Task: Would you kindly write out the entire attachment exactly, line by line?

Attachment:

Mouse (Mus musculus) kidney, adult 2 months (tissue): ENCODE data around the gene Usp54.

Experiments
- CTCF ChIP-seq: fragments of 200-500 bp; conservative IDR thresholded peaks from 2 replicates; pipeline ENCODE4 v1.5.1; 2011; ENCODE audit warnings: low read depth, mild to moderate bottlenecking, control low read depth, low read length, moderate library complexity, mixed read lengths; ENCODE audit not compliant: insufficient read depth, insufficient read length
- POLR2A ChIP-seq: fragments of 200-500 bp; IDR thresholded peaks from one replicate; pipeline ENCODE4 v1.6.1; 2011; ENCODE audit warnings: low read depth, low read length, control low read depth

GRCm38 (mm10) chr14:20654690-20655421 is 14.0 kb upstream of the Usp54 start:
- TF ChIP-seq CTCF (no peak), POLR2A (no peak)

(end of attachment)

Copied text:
Mouse (Mus musculus) kidney, adult 2 months (tissue): ENCODE data around the gene Usp54.

Experiments
- CTCF ChIP-seq: fragments of 200-500 bp; conservative IDR thresholded peaks from 2 replicates; pipeline ENCODE4 v1.5.1; 2011; ENCODE audit warnings: low read depth, mild to moderate bottlenecking, control low read depth, low read length, moderate library complexity, mixed read lengths; ENCODE audit not compliant: insufficient read depth, insufficient read length
- POLR2A ChIP-seq: fragments of 200-500 bp; IDR thresholded peaks from one replicate; pipeline ENCODE4 v1.6.1; 2011; ENCODE audit warnings: low read depth, low read length, control low read depth

GRCm38 (mm10) chr14:20654690-20655421 is 14.0 kb upstream of the Usp54 start:
- TF ChIP-seq CTCF (no peak), POLR2A (no peak)